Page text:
Which is why this week, I was surprised to hear that an unlikely source had come forward with allegations that Sir Jimmy had sex with under age girls during the 1970s. The source was the over sixties magazine, The Oldie, edited by former Private Eye chief Richard Ingrams.

The Oldie is usually filled with the chattering of baby boomers sharing tips on pensions, retirement plans, holidays, reports of memorial services and memories of the 1940s to 1960s when everything was hunky-dory with the world. It is not the kind of publication one would expect to find serious child sex allegations about popular TV celebrities. However, this week, Miles Goslett has done just that in his article, “Savile row”.

Goslett investigates why the BBC allegedly dropped a news report (for their current affairs show Newsnight), “investigating allegations of sexual abuse made against its long-serving employee Jimmy Savile?” Goslett explains that before Christmas the BBC broadcast two tribute programmes (one on TV, one on radio) that celebrated Savile’s life and career.

...No mention was made of the unsavoury rumours about Savile’s private life which had persisted throughout his career.

Before the BBC’s tributes were aired, however, journalists on the BBC2 programme Newsnight had been investigating the datk side of the apparently saintly entertainer. Their enquiries centred around Savile’s regular visits during the 1970s to Duncroft, an approved local authority school for emotional disturbed girls aged between 13 and 18 in Staines, Surrey, which closed in 1980. It emerged that in 2007 Surrey Police and the Crown Prosecution Service had investigated a historic complaint that Savile had abused girls at the school but no action had been take.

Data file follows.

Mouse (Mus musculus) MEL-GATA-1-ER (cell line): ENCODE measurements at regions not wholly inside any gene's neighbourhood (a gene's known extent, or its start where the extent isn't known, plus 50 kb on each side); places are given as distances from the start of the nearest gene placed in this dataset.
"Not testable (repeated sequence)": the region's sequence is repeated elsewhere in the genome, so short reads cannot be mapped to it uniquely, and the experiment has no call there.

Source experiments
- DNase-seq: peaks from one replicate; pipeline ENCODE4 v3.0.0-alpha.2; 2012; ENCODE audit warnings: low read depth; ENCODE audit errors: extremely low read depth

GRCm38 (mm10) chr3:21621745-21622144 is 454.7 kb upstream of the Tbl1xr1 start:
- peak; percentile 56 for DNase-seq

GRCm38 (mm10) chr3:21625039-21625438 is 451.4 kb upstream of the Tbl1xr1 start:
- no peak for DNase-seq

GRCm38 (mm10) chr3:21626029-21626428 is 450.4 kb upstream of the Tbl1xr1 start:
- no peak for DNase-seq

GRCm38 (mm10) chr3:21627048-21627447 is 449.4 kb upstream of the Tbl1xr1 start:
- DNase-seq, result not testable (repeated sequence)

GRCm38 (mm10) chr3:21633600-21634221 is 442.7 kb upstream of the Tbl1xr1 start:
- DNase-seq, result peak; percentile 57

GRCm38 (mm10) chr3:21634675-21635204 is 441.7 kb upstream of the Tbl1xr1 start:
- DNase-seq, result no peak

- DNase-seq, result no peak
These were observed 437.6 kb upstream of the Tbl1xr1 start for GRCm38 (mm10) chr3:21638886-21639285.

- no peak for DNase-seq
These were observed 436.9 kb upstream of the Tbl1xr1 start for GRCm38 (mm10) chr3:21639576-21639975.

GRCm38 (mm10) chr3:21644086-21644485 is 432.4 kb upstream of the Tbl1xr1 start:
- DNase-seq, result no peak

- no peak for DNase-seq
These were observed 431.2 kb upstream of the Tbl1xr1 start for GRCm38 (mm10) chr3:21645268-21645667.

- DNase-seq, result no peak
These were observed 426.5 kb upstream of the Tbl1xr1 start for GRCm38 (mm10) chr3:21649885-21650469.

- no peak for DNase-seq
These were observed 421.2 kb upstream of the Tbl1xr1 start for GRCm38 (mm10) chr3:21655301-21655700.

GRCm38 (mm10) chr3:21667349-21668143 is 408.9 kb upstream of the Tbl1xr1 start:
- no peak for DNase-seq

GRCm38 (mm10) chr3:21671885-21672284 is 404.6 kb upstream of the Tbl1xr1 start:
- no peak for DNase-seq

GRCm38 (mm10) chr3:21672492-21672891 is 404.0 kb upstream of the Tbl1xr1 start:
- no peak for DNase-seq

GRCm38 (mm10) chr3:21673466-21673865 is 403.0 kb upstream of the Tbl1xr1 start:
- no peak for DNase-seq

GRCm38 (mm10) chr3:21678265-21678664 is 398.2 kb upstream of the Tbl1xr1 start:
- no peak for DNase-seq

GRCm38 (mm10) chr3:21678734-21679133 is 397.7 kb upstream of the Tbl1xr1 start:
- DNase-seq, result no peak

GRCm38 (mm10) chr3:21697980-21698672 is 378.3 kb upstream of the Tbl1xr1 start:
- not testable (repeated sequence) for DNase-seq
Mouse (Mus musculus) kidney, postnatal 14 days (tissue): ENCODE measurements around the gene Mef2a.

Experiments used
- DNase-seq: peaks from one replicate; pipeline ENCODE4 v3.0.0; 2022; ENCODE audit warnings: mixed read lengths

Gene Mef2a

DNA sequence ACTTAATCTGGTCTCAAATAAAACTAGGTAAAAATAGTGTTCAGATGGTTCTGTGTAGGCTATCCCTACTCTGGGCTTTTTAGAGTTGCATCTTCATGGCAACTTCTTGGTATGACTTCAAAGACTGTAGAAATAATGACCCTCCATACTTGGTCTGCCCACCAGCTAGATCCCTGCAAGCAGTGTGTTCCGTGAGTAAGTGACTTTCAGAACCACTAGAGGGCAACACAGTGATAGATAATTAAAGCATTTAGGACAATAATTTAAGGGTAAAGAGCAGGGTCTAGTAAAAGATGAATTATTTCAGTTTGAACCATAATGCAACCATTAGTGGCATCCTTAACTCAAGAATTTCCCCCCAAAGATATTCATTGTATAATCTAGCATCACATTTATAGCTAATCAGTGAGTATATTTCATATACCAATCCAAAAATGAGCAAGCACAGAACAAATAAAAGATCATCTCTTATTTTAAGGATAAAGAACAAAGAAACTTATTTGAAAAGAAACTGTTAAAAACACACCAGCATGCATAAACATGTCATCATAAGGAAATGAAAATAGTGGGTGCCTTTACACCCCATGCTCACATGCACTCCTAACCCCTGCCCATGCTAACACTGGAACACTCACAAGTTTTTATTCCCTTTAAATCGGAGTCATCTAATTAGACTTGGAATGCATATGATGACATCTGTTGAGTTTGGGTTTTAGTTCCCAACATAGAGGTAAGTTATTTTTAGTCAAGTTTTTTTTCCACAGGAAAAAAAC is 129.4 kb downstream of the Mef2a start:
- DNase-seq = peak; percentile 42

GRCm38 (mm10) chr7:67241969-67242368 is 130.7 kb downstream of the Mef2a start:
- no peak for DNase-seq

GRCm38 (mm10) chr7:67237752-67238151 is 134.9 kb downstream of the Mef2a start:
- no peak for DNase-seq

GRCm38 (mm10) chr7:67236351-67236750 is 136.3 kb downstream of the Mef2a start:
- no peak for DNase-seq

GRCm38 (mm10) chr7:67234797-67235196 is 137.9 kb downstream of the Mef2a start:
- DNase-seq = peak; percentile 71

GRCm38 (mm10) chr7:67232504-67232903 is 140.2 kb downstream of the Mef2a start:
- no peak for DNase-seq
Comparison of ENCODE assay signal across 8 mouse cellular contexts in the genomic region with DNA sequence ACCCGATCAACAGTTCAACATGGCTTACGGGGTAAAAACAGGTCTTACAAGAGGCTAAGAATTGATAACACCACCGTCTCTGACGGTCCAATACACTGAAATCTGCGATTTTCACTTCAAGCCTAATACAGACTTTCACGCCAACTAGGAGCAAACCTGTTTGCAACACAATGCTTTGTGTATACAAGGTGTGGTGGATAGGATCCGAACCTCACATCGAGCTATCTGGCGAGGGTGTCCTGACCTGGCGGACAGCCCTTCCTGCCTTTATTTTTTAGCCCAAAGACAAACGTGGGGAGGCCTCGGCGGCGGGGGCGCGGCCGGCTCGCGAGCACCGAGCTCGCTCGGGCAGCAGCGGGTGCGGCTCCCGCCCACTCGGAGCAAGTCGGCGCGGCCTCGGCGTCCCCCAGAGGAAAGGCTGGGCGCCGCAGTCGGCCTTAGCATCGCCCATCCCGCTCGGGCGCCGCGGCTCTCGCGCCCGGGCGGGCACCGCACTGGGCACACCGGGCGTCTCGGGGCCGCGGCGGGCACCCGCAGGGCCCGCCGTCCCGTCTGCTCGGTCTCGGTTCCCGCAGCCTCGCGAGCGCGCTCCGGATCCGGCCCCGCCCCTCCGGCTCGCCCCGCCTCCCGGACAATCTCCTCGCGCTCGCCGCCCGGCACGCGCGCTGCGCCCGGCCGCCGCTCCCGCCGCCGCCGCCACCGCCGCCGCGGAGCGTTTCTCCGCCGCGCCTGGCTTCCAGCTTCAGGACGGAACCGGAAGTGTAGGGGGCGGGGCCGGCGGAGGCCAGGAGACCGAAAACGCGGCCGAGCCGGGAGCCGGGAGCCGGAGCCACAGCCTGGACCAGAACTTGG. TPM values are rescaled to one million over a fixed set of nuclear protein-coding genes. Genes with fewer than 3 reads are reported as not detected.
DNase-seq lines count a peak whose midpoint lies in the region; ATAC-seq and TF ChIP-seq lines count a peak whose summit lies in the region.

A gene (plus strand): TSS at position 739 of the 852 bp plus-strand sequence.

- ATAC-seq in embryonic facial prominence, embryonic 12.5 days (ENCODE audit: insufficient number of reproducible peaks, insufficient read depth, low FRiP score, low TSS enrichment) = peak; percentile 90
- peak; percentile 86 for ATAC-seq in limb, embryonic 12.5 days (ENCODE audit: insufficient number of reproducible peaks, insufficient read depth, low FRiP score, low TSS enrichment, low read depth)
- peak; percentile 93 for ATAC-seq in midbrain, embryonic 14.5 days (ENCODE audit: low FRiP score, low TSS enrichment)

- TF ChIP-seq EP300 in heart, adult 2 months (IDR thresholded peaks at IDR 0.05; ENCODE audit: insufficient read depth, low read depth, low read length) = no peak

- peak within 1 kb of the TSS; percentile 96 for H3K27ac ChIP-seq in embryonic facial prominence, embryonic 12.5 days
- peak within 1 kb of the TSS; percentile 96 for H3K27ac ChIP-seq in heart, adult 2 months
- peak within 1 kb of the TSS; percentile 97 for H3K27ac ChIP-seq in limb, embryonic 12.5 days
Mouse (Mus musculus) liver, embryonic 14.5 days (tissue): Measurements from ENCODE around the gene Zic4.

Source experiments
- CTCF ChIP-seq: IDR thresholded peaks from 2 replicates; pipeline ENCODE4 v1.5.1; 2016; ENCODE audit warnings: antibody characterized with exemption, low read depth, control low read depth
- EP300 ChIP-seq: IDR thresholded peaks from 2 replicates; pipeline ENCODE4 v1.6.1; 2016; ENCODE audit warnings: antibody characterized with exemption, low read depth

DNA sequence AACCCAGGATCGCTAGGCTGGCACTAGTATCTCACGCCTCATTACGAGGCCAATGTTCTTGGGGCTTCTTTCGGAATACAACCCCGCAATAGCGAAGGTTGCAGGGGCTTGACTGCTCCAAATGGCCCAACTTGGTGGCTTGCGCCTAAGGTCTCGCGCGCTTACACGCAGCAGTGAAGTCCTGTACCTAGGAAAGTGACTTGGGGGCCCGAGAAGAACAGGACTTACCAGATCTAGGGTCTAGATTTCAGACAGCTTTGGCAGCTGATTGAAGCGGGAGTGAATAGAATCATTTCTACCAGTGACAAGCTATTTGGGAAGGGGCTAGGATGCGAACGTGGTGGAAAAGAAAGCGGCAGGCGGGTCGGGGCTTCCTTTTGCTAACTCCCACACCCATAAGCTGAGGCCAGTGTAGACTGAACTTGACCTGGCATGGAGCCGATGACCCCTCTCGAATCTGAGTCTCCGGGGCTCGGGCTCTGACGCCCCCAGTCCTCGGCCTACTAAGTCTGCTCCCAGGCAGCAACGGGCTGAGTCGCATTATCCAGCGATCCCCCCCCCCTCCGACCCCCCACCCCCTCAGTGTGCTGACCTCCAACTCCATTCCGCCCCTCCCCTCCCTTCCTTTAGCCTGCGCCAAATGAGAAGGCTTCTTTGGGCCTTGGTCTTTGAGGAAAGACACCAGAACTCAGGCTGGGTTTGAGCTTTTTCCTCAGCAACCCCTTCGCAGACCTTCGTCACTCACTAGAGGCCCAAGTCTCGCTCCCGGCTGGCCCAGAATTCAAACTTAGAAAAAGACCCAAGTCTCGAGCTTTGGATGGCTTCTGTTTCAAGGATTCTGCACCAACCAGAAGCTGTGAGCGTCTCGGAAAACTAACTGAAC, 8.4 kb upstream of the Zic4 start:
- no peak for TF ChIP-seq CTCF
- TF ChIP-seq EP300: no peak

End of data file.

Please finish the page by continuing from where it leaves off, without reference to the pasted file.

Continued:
Newsnight tracked down several ex-Duncroft pupils, now middle-aged women, who confirmed that Savile had molested them when they were aged 14 or 15. At least one woman gave an on-camera, on-the-record interview to Newsnight about the abuse she had suffered.

As Goslett goes on to say, this was a coup by any standard. However, prior to the story being broadcast the story was dropped.
 
More on the allegations against Savile and the whole of Miles Goslett’s article, after the jump…
 

Posted by Paul Gallagher | Leave a comment
Can: Epic 15-minute live version of ‘Spoon,’ 1972
02.10.2012
01:17 pm

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An all-out, 15-minute-long aural assault by Can on Ege Bamyasi’s “Spoon,” here turned into an epic jam ala “Sister Ray” during the Can Free Concert at the Cologne Sporthalle on February 3, 1972 (Available on DVD).

Fun fact: “Spoon” was the theme tune to a popular German crime drama titled Das Messer (“The Knife”).
 

 
Via Exile on Moan Street/Other People’s Props

 

Posted by Richard Metzger | Leave a comment
‘Make Me Laugh’: Frank Zappa and Gallagher on bad 70s game show
02.10.2012
10:55 am

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Music
Television

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Frank Zappa makes a 1978 appearance on Make Me Laugh, an awful looking game show hosted by Bobby Van. Zappa nearly wordlessly promotes his then new Sheik Yerbouti album and wins a member of the studio audience a lot of consumer items by not laughing at Gallagher and another completely unfunny comic.

You can clearly tell that he hated every second of this.
 

Posted by Richard Metzger | Leave a comment
Photos of dogs underwater
02.10.2012
10:52 am

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Amusing
Animals
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Lifestyle pet photographer, Seth Casteel, captured these amazing images of dogs fetching their toys underwater. I can’t get over how the water transforms, what is probably a sweet pooch’s face, into something so ferocious and shark-like.

Seth should photograph our dog, Tong Tong in a parody of the Nirvana album cover…

Prints are available for purchase at Little Friends Lifestyle Pet Photography website. 
 

 
More after the jump…

Posted by Tara McGinley | Leave a comment